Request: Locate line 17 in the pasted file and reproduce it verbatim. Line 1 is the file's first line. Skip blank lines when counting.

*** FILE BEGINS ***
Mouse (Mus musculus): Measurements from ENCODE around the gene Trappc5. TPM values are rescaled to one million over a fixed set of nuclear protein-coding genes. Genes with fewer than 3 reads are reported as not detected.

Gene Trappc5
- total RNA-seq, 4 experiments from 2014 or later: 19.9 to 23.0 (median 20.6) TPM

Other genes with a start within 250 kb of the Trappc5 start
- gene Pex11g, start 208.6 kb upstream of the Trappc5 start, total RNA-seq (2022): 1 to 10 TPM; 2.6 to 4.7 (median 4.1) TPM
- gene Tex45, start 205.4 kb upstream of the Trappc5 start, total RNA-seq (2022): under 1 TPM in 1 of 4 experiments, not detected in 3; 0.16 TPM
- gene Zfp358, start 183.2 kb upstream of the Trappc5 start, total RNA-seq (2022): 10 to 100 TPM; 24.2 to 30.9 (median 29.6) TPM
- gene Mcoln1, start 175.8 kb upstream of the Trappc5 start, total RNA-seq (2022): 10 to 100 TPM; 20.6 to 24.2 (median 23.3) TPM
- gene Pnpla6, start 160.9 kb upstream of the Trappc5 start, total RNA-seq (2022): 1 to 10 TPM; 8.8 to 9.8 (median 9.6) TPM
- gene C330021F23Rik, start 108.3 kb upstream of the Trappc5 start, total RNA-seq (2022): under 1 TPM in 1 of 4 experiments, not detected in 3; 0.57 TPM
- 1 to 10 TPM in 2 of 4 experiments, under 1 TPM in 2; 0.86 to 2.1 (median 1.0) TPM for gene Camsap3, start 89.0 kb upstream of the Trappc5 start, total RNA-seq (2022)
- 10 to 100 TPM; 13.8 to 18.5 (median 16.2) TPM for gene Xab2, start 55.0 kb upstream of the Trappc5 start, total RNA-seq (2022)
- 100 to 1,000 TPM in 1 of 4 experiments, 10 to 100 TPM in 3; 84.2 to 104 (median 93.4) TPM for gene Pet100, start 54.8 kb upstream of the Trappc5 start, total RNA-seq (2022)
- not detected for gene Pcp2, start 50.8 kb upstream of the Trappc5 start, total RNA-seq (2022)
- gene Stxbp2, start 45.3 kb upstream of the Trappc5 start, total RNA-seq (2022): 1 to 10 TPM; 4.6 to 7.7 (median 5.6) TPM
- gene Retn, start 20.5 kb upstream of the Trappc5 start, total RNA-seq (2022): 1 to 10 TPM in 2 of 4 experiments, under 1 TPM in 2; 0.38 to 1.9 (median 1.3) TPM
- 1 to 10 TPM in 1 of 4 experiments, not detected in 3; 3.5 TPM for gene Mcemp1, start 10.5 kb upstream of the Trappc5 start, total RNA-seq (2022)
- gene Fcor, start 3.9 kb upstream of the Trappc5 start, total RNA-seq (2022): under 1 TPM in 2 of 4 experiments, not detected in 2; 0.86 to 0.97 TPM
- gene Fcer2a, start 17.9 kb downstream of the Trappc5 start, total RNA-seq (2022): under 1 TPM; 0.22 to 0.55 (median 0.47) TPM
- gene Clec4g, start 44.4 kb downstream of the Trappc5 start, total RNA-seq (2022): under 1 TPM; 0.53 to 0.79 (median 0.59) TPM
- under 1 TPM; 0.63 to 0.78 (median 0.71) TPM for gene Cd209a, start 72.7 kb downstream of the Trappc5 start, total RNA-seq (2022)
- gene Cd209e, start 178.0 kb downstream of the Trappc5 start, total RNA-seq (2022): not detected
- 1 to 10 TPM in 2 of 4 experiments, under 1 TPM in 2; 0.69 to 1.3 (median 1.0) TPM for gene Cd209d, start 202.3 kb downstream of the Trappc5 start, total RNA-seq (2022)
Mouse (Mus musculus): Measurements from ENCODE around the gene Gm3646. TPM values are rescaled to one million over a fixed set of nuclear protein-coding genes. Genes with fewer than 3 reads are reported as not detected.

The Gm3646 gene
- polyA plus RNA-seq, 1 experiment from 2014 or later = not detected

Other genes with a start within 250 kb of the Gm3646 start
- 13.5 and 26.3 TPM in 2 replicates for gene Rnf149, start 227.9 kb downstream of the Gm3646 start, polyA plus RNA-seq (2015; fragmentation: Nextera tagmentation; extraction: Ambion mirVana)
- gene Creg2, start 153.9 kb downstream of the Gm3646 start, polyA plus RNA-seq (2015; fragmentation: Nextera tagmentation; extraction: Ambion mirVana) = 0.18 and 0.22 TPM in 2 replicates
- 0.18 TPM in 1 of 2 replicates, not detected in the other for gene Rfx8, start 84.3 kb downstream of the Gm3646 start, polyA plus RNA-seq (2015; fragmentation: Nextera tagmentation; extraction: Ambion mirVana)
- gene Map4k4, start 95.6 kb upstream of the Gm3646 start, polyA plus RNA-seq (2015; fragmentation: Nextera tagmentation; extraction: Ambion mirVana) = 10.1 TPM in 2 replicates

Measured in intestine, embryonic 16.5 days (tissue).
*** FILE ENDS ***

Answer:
- 1 to 10 TPM in 1 of 4 experiments, not detected in 3; 3.5 TPM for gene Mcemp1, start 10.5 kb upstream of the Trappc5 start, total RNA-seq (2022)